Know someone who sucks? PDF Print E-mail
News - Final Word
Tuesday, 29 July 2014 07:21
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Ever wondered why it feels good to be around some people and absolutely exhausting to be around others? Relationships are always an energy exchange. Whether they’re friends or family, co-workers or colleagues, if you want to keep feeling good, it’s time to pinpoint the people who suck the very life out of you.

Judith Orloff, author and medical doctor, calls them emotional vampires. She says it is important to name and combat these drainers of our energy.

“As a physician and energy specialist I want to verify that energy vampires roam the world sapping our exuberance. With patients and in my workshops I’ve seen their fang marks and the carnage they’ve strewn.”

Judith says that your intuition may register the presence of an emotional vampire as anger, fatigue, sadness or a sickly sweet, squirrelly feeling. But vampires do more than tap our physical energy. The super-malignant ones send out a sonic blast that can make you believe you’re unlovable and unworthy. The subtler species make you slowly wilt by inflicting smaller digs here and there.

Most of us don’t know how to cope with vampires. We haven’t learned how to identify them. Jeepers, girlfriend, many of us can’t even recognize that we’re being emotionally sapped. We just moulder around as unwitting casualties. Why the blind spot?

Judith has identified 12 types of vampires, ranging from the criticizer, the victim, the narcissist and the nagger to the controller. Very few of them are even aware of being an emotional drain. So, instead of trying to change them, rather work on the only thing you can change – your own reactions to them.

According to Judith, learning how to free ourselves from their clutches is a very necessary social skill.

Still, we’re generally not taught how to tactfully address our needs without alienating others. We get tongue-tied or passive. We ignore the SOS from our gut and we stay quiet because we don’t want to be seen as difficult or uncaring.

The first thing to realise is that you don’t have to feel guilty when you need to take a breather away from a vampire. Honouring your energy isn’t selfish.

When dealing with strangers in a social set-up, distance yourself from the suspected source. Move at least ten metres away and see if you feel relief. Don’t hesitate to change seats if you feel a sense of depression imposing on you.

When dealing with those familiar to you, Judith recommends setting time limits. Knowing how much you can stand and sticking to that limit is vital to ensure your mental well-being.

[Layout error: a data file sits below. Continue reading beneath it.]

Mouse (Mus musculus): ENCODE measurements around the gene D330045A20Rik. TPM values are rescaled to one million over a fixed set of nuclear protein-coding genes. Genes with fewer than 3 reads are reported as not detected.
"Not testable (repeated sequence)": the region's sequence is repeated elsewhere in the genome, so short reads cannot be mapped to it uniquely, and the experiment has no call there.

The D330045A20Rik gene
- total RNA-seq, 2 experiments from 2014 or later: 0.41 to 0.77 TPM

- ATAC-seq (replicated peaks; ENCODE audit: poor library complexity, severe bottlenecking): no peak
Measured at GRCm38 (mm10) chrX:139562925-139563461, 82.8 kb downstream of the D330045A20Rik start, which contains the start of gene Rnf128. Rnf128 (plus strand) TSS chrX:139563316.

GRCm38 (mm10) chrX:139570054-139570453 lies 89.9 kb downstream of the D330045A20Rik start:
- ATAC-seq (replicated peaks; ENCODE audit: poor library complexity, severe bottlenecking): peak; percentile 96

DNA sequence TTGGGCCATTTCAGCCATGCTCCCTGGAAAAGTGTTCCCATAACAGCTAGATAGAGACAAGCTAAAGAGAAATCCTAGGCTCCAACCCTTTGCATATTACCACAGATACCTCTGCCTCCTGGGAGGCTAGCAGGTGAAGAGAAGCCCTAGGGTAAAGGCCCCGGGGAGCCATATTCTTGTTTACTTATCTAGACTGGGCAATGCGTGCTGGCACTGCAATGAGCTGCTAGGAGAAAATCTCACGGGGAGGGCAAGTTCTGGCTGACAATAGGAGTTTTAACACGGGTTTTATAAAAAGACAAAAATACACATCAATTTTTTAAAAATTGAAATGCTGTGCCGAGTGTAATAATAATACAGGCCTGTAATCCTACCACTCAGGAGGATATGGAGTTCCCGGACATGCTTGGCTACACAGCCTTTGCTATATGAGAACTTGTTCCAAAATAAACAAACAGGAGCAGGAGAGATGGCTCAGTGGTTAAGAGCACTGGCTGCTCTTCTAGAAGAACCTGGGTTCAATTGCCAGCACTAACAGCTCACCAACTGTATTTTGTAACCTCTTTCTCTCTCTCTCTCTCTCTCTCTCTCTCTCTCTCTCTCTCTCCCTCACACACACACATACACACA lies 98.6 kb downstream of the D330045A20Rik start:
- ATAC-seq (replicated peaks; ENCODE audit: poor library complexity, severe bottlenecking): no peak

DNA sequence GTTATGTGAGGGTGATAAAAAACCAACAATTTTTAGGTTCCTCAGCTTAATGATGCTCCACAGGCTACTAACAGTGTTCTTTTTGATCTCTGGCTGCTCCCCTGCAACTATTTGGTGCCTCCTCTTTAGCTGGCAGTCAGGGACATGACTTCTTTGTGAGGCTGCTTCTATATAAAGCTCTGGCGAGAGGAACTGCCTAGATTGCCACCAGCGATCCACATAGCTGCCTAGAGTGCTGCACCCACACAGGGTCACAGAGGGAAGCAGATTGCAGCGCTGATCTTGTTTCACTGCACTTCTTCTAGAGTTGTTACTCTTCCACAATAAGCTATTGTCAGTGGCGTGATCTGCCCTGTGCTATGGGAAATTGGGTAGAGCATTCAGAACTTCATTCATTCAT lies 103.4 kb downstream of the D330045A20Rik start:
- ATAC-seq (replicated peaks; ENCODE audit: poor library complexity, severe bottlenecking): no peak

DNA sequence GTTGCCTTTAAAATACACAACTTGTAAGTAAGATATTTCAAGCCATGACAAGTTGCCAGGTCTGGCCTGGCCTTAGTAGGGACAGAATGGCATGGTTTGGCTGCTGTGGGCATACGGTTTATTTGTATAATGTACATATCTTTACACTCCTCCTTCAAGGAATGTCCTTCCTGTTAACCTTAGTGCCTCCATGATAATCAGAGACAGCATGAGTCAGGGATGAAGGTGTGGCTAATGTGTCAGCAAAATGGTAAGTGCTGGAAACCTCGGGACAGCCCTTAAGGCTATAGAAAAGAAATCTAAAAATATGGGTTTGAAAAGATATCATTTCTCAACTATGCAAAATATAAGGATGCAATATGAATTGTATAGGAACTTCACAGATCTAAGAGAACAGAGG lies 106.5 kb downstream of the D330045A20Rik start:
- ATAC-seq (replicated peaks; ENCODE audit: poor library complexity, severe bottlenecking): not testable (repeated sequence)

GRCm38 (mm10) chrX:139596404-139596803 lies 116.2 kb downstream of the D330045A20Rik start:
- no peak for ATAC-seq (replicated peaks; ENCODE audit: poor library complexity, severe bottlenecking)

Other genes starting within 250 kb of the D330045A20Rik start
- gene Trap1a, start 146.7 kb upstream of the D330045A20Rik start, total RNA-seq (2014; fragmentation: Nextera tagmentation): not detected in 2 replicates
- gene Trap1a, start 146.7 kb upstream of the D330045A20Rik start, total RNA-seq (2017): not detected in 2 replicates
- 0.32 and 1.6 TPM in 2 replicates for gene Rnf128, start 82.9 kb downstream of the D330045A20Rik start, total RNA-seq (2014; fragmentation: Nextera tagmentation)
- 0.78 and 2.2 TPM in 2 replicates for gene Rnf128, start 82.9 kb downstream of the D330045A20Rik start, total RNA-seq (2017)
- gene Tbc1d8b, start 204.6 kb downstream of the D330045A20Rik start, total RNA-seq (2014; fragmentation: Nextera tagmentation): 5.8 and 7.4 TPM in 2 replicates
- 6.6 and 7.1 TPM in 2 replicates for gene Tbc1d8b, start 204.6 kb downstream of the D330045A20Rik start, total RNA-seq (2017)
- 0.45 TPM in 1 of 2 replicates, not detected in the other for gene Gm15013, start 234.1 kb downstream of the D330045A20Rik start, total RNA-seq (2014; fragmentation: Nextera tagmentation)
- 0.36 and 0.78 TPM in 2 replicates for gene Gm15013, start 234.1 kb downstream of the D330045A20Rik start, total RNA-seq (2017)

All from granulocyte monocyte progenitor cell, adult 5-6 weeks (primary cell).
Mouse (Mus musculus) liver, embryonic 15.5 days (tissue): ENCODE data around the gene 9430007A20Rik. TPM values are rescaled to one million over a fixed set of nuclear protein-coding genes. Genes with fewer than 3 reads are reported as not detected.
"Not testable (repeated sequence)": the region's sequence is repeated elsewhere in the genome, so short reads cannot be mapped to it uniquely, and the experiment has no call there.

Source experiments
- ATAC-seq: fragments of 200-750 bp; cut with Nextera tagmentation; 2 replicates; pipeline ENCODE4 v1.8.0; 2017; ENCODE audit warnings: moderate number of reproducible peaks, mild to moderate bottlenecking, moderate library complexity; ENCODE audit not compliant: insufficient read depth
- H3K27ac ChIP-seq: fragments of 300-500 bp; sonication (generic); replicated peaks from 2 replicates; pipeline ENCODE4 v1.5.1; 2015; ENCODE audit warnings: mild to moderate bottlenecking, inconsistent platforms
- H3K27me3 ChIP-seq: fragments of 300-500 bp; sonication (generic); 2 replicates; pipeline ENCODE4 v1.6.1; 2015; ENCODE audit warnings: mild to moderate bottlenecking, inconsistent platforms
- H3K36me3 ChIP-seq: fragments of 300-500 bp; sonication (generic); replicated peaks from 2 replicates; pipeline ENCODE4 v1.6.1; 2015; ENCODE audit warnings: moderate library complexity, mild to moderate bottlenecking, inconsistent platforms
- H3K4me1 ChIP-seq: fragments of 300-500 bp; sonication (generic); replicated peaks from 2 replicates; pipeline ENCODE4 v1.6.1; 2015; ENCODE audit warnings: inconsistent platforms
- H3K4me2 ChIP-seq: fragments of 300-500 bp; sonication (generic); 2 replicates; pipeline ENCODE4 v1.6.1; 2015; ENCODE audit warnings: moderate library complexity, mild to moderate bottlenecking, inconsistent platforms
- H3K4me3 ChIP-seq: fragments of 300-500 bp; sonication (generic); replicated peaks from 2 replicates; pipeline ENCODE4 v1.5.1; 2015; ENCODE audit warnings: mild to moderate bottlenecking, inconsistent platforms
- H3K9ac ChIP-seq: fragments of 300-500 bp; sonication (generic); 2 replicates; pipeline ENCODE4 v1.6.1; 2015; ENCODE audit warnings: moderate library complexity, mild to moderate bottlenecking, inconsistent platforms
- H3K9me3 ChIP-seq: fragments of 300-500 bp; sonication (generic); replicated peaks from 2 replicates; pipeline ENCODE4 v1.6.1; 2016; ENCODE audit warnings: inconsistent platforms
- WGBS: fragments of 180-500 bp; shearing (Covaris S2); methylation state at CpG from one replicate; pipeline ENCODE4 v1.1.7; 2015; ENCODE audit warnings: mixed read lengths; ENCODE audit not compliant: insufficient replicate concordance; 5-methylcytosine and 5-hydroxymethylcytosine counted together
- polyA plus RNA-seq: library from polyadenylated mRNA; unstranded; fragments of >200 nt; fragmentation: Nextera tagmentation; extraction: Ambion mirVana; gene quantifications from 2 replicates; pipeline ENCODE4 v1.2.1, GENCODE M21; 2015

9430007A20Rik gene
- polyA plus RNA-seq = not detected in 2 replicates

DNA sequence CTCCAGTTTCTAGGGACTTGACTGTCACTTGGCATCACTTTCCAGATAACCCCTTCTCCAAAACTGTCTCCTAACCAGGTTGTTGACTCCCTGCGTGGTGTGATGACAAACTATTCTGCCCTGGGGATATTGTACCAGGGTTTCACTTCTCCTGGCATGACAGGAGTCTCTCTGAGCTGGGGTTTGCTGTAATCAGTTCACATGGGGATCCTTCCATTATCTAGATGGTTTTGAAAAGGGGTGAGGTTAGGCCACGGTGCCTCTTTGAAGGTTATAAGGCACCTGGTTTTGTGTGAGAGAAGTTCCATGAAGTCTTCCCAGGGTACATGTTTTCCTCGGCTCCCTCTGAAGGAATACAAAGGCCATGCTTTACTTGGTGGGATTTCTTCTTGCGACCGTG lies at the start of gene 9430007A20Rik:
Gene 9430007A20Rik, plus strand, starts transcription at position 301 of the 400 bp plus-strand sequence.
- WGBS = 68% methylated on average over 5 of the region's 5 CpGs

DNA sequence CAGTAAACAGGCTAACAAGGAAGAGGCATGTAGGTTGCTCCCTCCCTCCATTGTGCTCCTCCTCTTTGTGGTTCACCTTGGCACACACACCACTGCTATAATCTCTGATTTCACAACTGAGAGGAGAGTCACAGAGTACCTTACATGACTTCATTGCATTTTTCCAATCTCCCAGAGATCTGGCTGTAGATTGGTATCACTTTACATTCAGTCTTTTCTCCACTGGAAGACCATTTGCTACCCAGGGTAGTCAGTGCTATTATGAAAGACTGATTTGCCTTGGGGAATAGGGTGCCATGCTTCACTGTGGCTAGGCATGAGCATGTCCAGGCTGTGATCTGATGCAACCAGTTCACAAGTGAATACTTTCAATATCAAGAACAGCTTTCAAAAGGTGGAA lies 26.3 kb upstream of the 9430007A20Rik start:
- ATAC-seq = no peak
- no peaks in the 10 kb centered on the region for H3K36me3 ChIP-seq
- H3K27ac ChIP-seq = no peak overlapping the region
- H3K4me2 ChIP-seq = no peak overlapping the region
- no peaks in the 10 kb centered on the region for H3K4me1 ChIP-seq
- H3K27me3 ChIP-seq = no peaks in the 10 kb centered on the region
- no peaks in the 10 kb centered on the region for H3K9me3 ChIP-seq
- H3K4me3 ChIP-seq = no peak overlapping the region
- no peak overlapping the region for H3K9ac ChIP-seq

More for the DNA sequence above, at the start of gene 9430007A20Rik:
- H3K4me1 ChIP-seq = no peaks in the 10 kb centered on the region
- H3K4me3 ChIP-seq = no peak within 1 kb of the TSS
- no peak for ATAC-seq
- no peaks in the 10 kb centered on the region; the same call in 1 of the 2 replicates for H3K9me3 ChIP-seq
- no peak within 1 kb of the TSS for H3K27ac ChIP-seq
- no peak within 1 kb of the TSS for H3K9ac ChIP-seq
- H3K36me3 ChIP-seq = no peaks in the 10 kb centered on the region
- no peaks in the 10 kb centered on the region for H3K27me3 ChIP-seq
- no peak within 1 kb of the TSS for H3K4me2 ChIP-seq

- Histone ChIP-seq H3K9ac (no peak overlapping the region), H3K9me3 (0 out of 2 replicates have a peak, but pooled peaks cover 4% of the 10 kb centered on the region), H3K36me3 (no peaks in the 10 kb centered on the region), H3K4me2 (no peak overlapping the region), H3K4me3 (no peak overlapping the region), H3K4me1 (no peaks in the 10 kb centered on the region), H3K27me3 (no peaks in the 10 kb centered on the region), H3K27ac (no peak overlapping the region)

She says you have to set kind but meaningful boundaries with those who overwhelm you. Don’t stand around listening to them talking for two hours when you can only cope with half an hour.

When dealing with those who go straight for the jugular, recognise how they do it. The answer is simple – they go in for the kill by stirring up your emotions. Even though they might do it unconsciously, a part of them knows pretty well that pushing your buttons will throw you off centre, which will make you easier to drain.

So, centre yourself by concentrating on your breath. Inhale calm and exhale negativity. Imagine negativity as gray fog lifting from your body, and positivity as white light entering.

If you’re centred enough, you’ll see that you have a choice. You can ask: How can this help me grow?

What is this interchange showing me about myself that I never knew before?

Janusz Korczak said that there are insights that can be born only of your own pain, and they are the most precious. “You yourself are the child you must learn to know, rear, and above all enlighten. To demand that others should provide you with textbook answers is like asking a strange woman to give birth to your baby.”

Your other option when falling pray to a vampire is, of course, to feel powerless, tormented and bitter. And that is precisely how you won’t even notice that you’re slipping into vampire mode yourself. Yes, you. Even you. How do you think people become vampires in the first place? They’d been bitten, just like you’ve been.

You see, girlfriend, it’s like this: Some days you’re the dog; some days you’re the hydrant. Look closely at your loved ones. You might just see your own fang marks on their throats.

 

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